Sen. Bob Menendez (D-N.J.) made a direct call to Twitter chieftain Jack Dorsey asking him to eliminate tweets from a particular user, @ivanthetroll12, as revealed in a press release from the senator's office earlier this month.
The letter read in part:
Dear Mr. Dorsey,
I write to express concern regarding Twitter's decision to allow its users to publicize links to downloadable blueprints for 3D-printed firearms. I ask that you take immediate steps to remove such links, as well as the ability to directly message these links from your platform….I do not believe one of the country's most prominent tech companies should be facilitating access to these deadly weapons….
On February 22, 2019 the user @IvanTheTroll12 tweeted his plans to release blueprints for a 3D-printed AR-15 firearm. The following day, @IvanTheTroll12 tweeted a direct download link to a website whereby anyone is free to download the blueprints….if foreign users are able to access the website and the blueprints, the publication of these blueprints violates the law. I urge you to take immediate action to remove the publication of the links. In addition, I would like to know what Twitter is doing to ensure that other users do not use your platform for such nefarious and potentially unlawful actions in the future….
The account (and its tweets) that bothered Menendez still exist, with the feed containing many other posts regarding different versions of software-enabled home gun manufacture, as well as tweets pointing out that for the vast majority of people who can't legally obtain a gun, black market purchase would be a far more obvious choice than the complications of making guns at home via 3D printers or CNC (computer numerical control) mills, which move and control machine tools via software commands.
The man behind the account says in an email yesterday that he's heard nothing from Twitter after Menendez called him out. "I suspect it'll just blow over at this point, I don't think they'd take this long if they planned to act. But who knows, maybe they are scheming a big TOS update."
But, he wrote, "I'm certain that if a printed gun is ever used in a crime that Twitter will crack down."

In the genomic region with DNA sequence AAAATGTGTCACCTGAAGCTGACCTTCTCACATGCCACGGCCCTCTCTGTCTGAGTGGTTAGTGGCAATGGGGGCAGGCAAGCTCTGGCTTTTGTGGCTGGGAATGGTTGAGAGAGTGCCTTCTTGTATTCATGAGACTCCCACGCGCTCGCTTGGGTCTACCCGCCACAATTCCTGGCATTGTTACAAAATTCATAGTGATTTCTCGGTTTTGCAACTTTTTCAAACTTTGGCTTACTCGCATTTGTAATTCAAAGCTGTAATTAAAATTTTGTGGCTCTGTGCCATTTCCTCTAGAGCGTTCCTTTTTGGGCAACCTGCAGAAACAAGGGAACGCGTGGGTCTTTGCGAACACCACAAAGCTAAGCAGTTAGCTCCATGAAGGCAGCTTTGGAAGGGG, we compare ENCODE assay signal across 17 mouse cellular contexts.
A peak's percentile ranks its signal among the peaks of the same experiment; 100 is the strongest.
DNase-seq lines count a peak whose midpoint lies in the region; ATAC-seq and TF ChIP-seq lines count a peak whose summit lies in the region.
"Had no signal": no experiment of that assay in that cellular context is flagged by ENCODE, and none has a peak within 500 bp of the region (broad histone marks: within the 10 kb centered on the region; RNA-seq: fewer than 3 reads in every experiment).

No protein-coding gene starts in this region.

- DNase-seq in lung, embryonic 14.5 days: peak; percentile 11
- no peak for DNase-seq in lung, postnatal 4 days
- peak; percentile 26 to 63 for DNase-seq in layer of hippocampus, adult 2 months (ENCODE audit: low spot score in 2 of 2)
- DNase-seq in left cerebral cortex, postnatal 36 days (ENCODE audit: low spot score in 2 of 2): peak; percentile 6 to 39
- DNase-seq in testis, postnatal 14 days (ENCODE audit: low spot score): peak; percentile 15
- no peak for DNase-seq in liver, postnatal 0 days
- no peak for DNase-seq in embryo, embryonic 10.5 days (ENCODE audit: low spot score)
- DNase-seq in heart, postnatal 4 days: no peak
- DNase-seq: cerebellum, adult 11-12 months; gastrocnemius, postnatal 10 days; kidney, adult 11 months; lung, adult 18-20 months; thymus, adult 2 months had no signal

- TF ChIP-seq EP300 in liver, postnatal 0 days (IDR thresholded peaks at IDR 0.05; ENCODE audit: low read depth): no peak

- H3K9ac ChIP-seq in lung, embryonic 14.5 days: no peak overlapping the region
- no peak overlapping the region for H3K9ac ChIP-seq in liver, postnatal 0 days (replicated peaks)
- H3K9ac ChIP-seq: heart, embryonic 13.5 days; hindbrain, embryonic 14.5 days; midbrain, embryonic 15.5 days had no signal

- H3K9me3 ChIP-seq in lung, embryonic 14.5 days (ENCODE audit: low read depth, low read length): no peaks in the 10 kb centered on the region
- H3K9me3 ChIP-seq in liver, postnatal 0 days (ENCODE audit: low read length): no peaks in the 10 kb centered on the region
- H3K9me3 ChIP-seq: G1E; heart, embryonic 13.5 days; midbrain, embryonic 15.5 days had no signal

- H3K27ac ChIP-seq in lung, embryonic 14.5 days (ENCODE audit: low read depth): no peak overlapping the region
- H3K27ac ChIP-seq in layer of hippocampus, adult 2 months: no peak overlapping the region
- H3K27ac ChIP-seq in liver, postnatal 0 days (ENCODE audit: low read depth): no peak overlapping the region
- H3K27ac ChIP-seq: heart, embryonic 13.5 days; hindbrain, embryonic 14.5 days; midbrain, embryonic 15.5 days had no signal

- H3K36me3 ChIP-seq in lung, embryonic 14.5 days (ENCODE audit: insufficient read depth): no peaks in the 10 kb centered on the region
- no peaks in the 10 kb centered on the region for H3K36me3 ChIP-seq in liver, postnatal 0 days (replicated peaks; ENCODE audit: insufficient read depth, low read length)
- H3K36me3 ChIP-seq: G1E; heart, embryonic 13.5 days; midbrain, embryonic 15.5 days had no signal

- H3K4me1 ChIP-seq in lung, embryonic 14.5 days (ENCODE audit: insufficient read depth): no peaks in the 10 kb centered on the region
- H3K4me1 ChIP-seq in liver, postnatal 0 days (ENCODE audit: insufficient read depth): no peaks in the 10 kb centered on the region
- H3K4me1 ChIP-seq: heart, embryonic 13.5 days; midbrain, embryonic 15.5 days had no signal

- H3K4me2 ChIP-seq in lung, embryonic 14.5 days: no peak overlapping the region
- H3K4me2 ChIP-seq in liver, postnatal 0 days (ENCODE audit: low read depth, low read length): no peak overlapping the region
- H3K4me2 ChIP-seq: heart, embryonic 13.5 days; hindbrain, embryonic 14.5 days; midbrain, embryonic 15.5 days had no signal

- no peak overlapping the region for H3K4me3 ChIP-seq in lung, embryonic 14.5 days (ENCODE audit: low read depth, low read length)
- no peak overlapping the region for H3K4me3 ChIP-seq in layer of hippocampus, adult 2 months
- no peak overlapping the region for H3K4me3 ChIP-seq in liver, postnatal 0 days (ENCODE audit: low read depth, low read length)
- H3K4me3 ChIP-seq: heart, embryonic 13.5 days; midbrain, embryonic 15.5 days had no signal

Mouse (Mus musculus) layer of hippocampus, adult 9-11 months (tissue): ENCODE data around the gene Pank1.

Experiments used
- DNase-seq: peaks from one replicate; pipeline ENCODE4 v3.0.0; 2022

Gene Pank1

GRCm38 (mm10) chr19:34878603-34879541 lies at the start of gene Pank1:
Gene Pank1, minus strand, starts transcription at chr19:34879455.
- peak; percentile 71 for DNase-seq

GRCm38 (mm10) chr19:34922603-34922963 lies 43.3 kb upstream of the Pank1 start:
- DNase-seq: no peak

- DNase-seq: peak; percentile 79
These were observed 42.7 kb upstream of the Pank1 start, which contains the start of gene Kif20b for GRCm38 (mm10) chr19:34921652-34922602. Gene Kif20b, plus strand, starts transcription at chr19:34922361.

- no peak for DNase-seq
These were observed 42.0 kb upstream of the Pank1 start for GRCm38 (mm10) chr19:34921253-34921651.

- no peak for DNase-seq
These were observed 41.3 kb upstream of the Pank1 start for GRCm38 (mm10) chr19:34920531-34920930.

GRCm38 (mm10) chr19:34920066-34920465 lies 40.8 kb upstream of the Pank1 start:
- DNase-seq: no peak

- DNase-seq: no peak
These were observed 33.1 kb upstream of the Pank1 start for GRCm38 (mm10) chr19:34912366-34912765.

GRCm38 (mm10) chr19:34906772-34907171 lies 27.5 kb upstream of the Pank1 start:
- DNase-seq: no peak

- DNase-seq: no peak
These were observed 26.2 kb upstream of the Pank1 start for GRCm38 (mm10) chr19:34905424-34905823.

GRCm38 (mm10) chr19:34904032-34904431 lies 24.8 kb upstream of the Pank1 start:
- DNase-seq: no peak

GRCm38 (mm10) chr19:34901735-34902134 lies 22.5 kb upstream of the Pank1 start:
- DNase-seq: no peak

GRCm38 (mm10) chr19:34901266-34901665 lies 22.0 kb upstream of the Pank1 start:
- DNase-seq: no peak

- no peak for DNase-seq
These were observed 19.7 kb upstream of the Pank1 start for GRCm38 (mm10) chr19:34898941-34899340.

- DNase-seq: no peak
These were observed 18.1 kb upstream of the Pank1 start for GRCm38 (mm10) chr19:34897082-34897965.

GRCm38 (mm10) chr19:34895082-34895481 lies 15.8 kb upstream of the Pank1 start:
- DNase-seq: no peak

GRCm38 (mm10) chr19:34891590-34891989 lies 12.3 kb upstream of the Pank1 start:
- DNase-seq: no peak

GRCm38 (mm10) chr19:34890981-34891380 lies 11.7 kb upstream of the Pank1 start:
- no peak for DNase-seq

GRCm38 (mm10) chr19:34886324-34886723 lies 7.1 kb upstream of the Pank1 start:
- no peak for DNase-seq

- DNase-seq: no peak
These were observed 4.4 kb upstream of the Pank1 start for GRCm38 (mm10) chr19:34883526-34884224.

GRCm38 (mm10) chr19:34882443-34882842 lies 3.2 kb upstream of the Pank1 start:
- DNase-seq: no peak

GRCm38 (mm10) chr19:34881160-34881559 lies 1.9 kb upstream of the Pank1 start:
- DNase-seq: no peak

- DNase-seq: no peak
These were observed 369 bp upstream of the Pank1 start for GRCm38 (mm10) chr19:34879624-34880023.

"Ivan" says he's not sure how Menendez came across his tweets. "I've tweeted at him since his letter to antagonize him, but had no interaction with him prior to his letter."
Menendez's office did not respond as of press time as to whether Dorsey or anyone at Twitter has responded to them regarding his March 7 release.
Ivan also insists that Menendez revealed a politician's typically thin understanding of the complications involved in connecting the spread of speech and information with a likely physical threat.
That is, the information Ivan is spreading (which Menendez's state of New Jersey has tried to mostly ban) is still a very long way from any object in the world existing. "You'd need 500k in machines (either a 5 axis CNC + lathe or a DLMS [direct metal laser sintering] metal printer) to make an entire AR15 from those files," he wrote in an email.
"The point in the files is that a) you could actually do it, and b) as with all reference models, it can be used as a base for modification or customization. Want to design your own 3d printed stock—take this AR15 CAD and use it to get all the measurements you need, and you will be saved lots of trial and error."
But, Ivan insists, "the fact remains it is a reference model—it is not 3d printable as the Senator suggests (unless you have 500k-1m dollars in DLMS setup, but you can buy truck-fulls of AR15s for that)."
Ivan wonders if Menendez's office is intentionally trying to confuse Dorsey and the public about what Ivan really did on Twitter. "I fully believe the Senator knows the files aren't printable (we didn't include any files that are set up for printing in the package), the readme disclaims that you can't print it, and the announcement tweet made it clear that it is a reference model."
He clarifies: His tweets and the links in them "makes the AR15 CAD public domain, it makes the AR15 an idea and not a physical item, but it doesn't make the AR15 printable. He knows this, and it posturing and pretending the files are something that they aren't."
Menendez's state of New Jersey passed a law last year trying to ban the transmission of software that could help instruct a home device to make a weapon to anyone not a licensed gun manufacturer. Defense Distributed, whose controversial founder Cody Wilson was called out specifically by the state's attorney general as the law's target, sued along with other Second Amendment interest groups to block enforcement of the law, which they think violated the First Amendment, the Supremacy Clause, and the Commerce Clause.
That particular case was tossed out of court in February by a U.S. district judge in Texas largely on jurisdictional grounds; he didn't think Texas was the proper place for the suit. While that dismissal is under appeal in the 5th Circuit, a separate suit along the same grounds was filed in February in federal court in New Jersey. In that case an initial request for a preliminary injunction against the state also so far failed and is on appeal to the 3rd Circuit, according to Alan Gottlieb of the Second Amendment Foundation, one of the parties to the suit.
Ivan, who did not want to reveal any other name, says he is not associated with Defense Distributed.